Rina Sawayama is everything you could pray for in a pop provocateur, circa 2022: rude, audacious, unpredictable, hilarious, blunt, with a mean streak and an omnivorous ear. The Japanese British art rebel made waves with her debut, Sawayama, a pop manifesto with her own queer glam-rock sensibility. In gems like “STFU,” she managed to combine two totally different strains of Y2K-era radio — Britney-Backstreet teen disco and Korn-esque nu metal — into a new style of head-banging swagger. Anyone could hear it: Sawayama was born to break stuff.
Her long-awaited Hold the Girl is a personal journal — a Saturn-return statement about moving out of her twenties and facing up to her past. It’s smoother on the surface than Sawayama, channeling her twisted visions into straight-ahead pop tunes with arena-ready confidence. The whole album is high on queer bravado, but Sawayama explores vulnerable territory. As she belts in the Gaga-style title tune, “Sometimes I get down with guilt/For the promises I’ve broken to my younger self.”
But that younger Sawayama should be proud, because Hold the Girl remains prickly no matter how slick the hooks might get. She delves deep into her troubled childhood, raised by a Japanese single mother in London who didn’t speak English and struggled just to feed them both. Her main songwriting inspiration here is Taylor Swift — like a lot of artists, she got her mind blown by Folklore and took it as an invitation to get more into storytelling. As she told Rolling Stone U.K. last year, “I remember when Taylor Swift released Folklore, I was like, ‘This bitch is writing about fake stories and she just wrote a whole album. If she can do it, I need to do it.’”
“This Hell” sets the tone, lashing out at homophobes with a brash mix of disco and yeehaw country — the intro has synthesized horse neighs and a quote from Shania Twain, declaring “Let’s go, girls!” “Catch Me in the Air” comes to terms with her mother, in a witty trip through Nineties radio, mixing guitar from the Smashing Pumpkins and vocals inspired by Gwen Stefani and the Corrs, with clubby beats from Madonna producer Stuart Price.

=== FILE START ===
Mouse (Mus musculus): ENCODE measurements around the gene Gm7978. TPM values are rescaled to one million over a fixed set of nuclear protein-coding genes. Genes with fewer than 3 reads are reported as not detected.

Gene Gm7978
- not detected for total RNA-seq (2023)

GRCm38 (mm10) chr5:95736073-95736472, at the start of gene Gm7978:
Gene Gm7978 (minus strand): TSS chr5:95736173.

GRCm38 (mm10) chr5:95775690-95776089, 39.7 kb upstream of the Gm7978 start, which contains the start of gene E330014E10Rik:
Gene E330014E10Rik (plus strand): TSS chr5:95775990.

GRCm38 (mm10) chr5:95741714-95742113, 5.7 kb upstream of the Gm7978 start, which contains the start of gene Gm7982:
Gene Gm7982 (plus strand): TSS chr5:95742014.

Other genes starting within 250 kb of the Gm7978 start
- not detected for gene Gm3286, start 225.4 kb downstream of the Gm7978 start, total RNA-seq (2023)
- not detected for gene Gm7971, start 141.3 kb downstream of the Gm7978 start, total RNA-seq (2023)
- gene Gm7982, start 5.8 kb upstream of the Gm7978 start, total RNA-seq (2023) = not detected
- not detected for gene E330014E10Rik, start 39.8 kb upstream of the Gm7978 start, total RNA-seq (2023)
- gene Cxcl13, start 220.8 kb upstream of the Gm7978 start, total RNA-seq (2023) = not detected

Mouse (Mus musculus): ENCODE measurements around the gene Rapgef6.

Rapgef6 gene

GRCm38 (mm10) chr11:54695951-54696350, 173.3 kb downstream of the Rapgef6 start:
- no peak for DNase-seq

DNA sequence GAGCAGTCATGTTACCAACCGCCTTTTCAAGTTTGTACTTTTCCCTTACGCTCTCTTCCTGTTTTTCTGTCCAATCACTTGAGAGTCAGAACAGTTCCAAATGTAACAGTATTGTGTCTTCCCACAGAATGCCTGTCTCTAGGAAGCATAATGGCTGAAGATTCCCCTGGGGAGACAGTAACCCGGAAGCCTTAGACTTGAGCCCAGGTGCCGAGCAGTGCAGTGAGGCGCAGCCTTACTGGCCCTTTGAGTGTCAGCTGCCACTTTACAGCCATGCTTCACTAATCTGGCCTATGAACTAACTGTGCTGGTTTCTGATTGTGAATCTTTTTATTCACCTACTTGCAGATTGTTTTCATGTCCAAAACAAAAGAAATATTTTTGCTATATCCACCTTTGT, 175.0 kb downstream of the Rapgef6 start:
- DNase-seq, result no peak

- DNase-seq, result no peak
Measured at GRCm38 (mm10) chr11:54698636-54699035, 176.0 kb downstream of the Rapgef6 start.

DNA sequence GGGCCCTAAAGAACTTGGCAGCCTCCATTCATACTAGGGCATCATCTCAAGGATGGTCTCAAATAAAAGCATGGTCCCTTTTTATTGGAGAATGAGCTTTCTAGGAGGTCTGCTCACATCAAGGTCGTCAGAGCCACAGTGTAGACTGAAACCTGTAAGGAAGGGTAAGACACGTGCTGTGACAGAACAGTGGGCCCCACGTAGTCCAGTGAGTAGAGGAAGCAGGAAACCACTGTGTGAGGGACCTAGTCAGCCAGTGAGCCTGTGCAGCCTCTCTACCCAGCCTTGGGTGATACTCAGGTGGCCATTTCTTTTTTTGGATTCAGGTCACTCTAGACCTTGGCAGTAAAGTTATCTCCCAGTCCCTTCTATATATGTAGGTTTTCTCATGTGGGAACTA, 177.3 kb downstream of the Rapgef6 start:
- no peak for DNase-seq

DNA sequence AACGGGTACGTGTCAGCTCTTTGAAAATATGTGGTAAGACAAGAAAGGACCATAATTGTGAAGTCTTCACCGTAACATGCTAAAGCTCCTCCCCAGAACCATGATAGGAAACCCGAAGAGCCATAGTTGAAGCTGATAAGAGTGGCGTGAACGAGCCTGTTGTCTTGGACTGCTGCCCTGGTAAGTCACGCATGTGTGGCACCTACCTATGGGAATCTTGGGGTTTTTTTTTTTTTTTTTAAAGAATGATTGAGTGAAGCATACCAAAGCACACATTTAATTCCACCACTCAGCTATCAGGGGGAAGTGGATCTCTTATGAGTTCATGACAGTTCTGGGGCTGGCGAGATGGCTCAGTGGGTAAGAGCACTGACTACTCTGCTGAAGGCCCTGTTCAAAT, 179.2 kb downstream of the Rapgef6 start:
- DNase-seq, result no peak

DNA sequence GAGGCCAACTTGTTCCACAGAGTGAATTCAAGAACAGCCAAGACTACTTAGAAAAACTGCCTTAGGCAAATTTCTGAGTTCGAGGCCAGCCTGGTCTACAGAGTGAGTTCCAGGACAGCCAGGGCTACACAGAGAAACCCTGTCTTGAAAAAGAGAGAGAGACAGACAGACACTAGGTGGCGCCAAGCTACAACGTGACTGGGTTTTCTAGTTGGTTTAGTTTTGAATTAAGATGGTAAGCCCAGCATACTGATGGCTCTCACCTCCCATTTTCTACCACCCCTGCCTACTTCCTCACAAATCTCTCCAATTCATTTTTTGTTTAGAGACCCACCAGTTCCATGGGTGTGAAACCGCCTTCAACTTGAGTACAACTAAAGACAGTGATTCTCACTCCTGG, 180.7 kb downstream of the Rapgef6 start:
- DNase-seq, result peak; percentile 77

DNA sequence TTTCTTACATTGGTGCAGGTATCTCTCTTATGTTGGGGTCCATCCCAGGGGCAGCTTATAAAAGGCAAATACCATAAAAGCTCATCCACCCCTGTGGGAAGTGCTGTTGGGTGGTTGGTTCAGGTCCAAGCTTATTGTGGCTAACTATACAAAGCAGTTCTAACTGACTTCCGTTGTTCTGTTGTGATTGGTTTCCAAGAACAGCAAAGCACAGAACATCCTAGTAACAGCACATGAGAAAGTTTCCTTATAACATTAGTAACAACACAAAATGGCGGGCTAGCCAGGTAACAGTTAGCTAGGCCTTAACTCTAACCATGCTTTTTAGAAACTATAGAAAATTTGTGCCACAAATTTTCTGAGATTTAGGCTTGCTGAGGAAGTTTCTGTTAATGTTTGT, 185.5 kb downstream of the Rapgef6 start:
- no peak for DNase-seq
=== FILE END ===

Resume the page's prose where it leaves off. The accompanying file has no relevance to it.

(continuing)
She’s at her weirdest and best when she ramps up the tempo for kinkier sonic twists and turns. “Your Age” is a mix of bhangra and electro-warp sound effects, as she tries to process some early trauma. She keeps asking, “Now that I’m your age/I just can’t imgaine/Why did you do it, what the hell were you thinking?” Then all of a sudden, the music cuts dead and she spits “You fucked up my life.”
“Frankenstein” is her peak, a high-energy meditation on the strange love between the mad scientist and the monster. She begs for a Dr. Frankenstein to take control of her and rebuild her — “please put me together” — until she breaks down in the chant, “I don’t want to be a monster anymore.” She lusts to be the perfect laboratory creation (“I’m trying to be normal/This trauma is immortal”), yet she also wants to escape and find her authentic self. There’s a digital “hey, hey, hey” chant halfway between AC/DC and the Village People, plus a crazed drum break from one of her teen heroes, Bloc Party’s Matt Tong; her producer is Paul Epworth, who’s done Bloc Party as well as stars like Adele and Florence + the Machine. “Frankenstein” sums up Sawayama at her musical and emotional extremes — like so many people these days, she feels torn between the desire to be beautiful and the need to be free.
She started writing these songs via Zoom with her trustiest collaborators, producer Clarence Clarity and co-writer Lauren Aquilina. But it seems the isolation of lockdown made her bolder about looking inside herself. The most exciting thing about Hold the Girl is that you can’t even guess where Sawayama might go next. She’s a cultural-pastiche artist on so many different levels — she’s even co-starring with Keanu Reeves in John Wick 4. But these songs make it clear that Sawayama can blast off into any future she wants.
Editor’s Note: You may have noticed that we got rid of the stars on our reviews. If you’re an engaged music fan in 2022, your opinion isn’t going to be defined by some random number. We’ll tell you right away (with some new labels) when a new album is a must-hear or, in rarer cases, an instant classic. After that, our critics will help you make up your own damn mind.